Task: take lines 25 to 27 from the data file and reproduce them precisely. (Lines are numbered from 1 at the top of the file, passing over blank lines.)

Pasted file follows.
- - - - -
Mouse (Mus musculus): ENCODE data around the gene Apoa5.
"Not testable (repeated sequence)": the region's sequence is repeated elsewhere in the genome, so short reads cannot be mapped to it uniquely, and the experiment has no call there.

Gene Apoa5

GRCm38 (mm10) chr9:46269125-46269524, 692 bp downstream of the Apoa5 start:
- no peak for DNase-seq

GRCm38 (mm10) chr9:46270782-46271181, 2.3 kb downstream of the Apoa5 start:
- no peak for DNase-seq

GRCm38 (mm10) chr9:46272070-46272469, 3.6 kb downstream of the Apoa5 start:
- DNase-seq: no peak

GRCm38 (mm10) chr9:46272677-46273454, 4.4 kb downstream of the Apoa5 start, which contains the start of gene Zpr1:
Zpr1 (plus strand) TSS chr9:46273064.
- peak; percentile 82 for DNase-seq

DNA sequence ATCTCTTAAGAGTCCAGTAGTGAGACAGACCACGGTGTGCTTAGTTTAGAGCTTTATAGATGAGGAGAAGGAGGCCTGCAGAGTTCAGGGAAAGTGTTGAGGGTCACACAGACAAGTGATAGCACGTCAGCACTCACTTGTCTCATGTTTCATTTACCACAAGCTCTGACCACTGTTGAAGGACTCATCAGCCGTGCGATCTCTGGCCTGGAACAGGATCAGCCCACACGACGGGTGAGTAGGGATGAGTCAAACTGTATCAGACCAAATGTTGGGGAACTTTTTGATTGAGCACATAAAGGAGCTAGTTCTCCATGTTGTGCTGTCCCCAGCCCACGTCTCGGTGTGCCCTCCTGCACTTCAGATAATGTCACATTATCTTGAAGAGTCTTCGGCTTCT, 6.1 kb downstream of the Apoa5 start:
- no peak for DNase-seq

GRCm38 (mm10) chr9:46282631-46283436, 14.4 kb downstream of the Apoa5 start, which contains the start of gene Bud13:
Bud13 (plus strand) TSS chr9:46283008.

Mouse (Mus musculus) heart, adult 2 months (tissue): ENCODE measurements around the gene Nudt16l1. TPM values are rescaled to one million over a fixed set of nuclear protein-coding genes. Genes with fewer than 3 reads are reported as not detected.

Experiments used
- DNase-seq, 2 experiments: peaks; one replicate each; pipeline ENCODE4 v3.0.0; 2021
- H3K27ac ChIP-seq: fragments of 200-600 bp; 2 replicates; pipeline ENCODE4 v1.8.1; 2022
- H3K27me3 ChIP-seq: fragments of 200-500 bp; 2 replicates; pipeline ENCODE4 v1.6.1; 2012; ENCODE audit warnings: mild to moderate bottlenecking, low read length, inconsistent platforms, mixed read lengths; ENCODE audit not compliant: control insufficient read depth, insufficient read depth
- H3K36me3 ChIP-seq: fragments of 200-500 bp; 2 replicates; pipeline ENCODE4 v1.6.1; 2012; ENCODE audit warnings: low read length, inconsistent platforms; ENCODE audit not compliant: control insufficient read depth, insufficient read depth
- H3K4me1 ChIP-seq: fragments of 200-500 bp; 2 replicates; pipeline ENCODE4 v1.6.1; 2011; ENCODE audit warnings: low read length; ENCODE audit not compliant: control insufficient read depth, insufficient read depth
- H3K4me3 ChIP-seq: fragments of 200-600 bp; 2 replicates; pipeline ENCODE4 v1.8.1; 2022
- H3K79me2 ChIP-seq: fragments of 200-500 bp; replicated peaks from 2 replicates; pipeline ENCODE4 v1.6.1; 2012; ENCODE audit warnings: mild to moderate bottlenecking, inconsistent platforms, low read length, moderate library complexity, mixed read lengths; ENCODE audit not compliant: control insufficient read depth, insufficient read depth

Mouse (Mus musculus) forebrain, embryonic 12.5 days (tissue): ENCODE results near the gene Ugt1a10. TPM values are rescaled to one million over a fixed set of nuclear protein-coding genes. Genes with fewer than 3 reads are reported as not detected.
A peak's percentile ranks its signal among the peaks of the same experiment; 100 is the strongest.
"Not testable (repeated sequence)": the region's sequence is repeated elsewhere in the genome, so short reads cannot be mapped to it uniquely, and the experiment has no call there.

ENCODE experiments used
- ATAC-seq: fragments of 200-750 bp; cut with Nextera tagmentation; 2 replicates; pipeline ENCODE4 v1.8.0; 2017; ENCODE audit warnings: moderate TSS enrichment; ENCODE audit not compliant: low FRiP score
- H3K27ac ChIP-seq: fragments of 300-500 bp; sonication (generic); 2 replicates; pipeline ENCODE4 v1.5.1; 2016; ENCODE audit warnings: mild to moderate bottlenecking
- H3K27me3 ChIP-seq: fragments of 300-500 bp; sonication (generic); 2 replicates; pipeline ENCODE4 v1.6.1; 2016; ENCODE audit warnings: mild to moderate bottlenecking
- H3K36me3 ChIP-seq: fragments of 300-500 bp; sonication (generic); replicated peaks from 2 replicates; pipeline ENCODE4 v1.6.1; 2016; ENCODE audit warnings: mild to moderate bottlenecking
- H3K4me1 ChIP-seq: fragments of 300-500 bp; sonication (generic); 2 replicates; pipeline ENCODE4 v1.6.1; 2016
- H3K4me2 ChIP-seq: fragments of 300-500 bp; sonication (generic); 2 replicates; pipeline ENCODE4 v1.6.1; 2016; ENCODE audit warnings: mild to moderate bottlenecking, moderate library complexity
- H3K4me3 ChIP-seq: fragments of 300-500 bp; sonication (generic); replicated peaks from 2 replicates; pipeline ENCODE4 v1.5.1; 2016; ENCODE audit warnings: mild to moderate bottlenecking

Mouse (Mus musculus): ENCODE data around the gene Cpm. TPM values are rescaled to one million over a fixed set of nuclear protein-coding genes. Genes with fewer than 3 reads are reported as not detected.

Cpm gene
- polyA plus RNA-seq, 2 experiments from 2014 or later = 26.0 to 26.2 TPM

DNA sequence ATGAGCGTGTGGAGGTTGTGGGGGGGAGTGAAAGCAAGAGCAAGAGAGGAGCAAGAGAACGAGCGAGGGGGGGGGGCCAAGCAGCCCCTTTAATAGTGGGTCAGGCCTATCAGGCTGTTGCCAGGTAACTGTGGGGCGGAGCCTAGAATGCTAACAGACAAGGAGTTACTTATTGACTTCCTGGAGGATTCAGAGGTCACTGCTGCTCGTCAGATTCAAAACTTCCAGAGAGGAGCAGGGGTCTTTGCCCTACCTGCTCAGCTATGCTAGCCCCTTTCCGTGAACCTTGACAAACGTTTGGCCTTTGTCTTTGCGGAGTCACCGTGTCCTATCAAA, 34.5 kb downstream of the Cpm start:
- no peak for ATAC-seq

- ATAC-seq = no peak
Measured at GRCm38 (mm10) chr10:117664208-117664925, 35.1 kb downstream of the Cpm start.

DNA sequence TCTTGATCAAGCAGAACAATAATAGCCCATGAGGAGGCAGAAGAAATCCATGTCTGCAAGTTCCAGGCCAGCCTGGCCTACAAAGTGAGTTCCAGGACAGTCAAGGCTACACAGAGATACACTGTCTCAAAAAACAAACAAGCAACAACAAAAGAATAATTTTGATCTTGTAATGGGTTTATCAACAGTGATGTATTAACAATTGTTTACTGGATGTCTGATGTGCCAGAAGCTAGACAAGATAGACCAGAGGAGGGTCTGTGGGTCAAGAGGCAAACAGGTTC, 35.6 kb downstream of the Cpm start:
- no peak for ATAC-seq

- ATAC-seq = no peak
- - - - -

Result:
- H3K79me2 ChIP-seq: fragments of 200-500 bp; replicated peaks from 2 replicates; pipeline ENCODE4 v1.6.1; 2012; ENCODE audit warnings: mild to moderate bottlenecking, inconsistent platforms, low read length, moderate library complexity, mixed read lengths; ENCODE audit not compliant: control insufficient read depth, insufficient read depth

Mouse (Mus musculus) forebrain, embryonic 12.5 days (tissue): ENCODE results near the gene Ugt1a10. TPM values are rescaled to one million over a fixed set of nuclear protein-coding genes. Genes with fewer than 3 reads are reported as not detected.
A peak's percentile ranks its signal among the peaks of the same experiment; 100 is the strongest.